Buy-to-let has become something of a dirty hyphenated word in the UK. A glut of poor quality apartments built in prominent city centres now scar the landscape and many over-optimistic amateur landlords have lost money.
But canny landlords who bought in secondary locations, perhaps tapping into student markets or aiming at young couples saving for a home, have done rather well. And new research suggests they may continue to do so.
Savills, the estate agent, says that the long-term trend in the UK is to reduce the country's fetish for home ownership, while renting increases in popularity.
It is a gradual move – 71 per cent of all households were owner-occupied in 2003 and that has dipped only slightly to 68 per cent in 2008 – but it is a pattern that will almost certainly accelerate in a recession. What is more, only 37 per cent of all households are buying with a mortgage, which means that 46 per cent of owner occupied households own their homes outright. This indicates, Savills says, that owner-occupation is dominated by those with substantial equity in their property rather than borrowing from scratch. Much of this change has been down to the emergence of a much larger, and better quality, private rented sector in the UK.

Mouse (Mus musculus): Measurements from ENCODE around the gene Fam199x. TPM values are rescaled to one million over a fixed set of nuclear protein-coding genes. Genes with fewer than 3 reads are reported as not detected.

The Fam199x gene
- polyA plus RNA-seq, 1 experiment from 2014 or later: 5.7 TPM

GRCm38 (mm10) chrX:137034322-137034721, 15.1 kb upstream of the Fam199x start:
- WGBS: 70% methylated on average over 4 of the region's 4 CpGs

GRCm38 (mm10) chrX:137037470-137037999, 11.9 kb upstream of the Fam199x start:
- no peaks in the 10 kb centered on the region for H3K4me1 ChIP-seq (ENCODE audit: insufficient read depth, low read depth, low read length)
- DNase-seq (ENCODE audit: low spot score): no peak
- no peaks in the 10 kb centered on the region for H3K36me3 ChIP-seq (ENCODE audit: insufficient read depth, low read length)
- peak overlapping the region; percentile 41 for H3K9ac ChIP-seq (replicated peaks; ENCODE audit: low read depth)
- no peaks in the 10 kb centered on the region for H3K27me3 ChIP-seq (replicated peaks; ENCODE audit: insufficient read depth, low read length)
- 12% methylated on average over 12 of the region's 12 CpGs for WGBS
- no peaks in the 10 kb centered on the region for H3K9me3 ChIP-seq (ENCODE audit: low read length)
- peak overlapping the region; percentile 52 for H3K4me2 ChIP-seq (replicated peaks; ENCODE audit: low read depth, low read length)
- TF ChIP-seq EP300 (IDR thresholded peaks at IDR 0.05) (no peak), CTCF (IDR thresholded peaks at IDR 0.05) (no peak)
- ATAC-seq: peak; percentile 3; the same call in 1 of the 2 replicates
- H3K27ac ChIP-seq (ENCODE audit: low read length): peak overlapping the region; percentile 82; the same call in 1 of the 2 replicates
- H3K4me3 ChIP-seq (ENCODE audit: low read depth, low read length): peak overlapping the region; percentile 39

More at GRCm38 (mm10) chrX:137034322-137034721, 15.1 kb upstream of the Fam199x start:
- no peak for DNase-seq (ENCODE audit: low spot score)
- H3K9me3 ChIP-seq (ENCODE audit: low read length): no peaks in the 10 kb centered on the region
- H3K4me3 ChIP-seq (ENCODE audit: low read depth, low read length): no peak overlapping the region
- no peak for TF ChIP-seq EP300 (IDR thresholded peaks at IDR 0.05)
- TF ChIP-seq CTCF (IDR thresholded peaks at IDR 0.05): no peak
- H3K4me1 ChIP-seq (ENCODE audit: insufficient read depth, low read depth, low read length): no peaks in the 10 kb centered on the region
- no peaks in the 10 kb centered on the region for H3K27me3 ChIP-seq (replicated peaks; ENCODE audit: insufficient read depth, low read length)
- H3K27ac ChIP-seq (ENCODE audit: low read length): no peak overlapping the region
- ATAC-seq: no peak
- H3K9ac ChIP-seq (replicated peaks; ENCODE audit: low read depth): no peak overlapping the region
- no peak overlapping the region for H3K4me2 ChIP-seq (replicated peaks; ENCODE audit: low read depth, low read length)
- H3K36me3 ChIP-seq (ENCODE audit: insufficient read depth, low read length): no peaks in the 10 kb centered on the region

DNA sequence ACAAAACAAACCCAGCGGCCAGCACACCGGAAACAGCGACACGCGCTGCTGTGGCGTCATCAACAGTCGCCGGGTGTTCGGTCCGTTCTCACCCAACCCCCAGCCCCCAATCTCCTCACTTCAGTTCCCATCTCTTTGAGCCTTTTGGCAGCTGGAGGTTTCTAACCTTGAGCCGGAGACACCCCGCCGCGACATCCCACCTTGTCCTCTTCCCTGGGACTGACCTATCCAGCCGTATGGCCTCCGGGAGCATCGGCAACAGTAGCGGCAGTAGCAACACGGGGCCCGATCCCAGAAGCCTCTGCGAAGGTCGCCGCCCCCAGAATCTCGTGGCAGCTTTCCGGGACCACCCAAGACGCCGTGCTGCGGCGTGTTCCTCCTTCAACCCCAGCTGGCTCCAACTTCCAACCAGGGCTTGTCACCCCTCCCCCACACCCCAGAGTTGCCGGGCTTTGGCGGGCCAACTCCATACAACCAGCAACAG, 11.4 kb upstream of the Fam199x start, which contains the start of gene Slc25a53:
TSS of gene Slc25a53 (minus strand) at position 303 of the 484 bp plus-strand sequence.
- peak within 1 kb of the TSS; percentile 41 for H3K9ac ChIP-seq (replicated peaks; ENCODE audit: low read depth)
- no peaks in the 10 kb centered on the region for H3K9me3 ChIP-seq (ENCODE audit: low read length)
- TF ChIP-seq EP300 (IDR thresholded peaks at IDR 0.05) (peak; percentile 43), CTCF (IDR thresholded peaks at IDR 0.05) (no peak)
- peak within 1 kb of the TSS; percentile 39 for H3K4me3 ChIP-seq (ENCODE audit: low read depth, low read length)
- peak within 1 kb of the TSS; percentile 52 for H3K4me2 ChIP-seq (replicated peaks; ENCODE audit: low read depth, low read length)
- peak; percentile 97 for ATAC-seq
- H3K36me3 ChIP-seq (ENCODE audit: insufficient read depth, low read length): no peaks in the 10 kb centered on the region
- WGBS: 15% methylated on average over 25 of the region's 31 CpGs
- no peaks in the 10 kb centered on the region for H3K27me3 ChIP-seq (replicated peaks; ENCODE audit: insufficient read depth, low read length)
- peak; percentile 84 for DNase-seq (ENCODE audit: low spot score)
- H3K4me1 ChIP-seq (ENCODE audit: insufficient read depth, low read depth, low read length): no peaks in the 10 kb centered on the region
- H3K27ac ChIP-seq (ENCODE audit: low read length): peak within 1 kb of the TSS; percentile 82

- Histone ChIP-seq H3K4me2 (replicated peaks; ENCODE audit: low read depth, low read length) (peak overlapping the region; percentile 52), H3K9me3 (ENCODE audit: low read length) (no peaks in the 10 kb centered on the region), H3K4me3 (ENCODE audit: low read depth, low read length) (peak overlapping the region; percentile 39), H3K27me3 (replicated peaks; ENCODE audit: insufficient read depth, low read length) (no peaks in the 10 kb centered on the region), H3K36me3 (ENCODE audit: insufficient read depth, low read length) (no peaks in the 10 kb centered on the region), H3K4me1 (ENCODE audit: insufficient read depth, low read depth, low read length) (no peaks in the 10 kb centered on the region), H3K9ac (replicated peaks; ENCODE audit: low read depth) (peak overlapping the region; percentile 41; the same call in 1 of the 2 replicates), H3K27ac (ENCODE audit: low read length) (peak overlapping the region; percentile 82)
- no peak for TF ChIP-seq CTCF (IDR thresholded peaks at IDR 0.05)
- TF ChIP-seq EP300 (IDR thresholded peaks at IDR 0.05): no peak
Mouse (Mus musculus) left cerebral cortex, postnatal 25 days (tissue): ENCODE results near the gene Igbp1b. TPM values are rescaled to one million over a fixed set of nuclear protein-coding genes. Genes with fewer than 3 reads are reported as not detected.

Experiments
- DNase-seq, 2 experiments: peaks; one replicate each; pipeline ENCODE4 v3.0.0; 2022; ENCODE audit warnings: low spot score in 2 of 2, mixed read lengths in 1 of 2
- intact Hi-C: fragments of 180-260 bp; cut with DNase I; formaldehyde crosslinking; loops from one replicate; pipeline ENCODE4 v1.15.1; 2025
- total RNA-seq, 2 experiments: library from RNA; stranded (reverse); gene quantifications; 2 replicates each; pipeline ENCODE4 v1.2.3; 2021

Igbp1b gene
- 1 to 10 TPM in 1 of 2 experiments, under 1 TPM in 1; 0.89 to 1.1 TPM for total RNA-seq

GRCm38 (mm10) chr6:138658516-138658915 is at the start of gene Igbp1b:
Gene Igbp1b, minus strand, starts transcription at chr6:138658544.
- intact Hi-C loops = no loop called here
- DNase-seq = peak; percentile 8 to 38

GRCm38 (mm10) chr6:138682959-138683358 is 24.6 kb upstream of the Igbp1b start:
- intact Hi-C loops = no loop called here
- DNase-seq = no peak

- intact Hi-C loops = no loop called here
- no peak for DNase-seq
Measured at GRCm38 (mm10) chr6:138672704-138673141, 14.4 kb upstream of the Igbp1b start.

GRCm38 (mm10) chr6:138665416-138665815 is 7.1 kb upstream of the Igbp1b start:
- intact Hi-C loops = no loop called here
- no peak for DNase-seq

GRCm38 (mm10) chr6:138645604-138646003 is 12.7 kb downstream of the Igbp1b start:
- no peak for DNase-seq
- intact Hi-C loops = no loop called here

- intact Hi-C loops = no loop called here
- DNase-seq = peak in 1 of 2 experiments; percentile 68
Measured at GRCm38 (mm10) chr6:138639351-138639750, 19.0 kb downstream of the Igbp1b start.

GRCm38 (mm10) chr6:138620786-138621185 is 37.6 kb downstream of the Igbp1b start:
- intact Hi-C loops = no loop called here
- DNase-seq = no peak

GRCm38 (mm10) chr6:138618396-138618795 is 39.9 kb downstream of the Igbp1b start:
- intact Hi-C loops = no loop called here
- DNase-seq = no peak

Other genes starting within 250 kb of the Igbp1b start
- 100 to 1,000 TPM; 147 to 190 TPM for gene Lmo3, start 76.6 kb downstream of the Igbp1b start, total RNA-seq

This sub-market has been expanding at an unprecedented rate since 1988, growing by an annual three per year until the credit crunch hit. By 2008, 14 per cent of all English homes were privately rented compared with seven per cent in 1989. If that continues, there will be a long-term shortage of property to rent. Suddenly, buy-to-let doesn't look such a bad bet after all.
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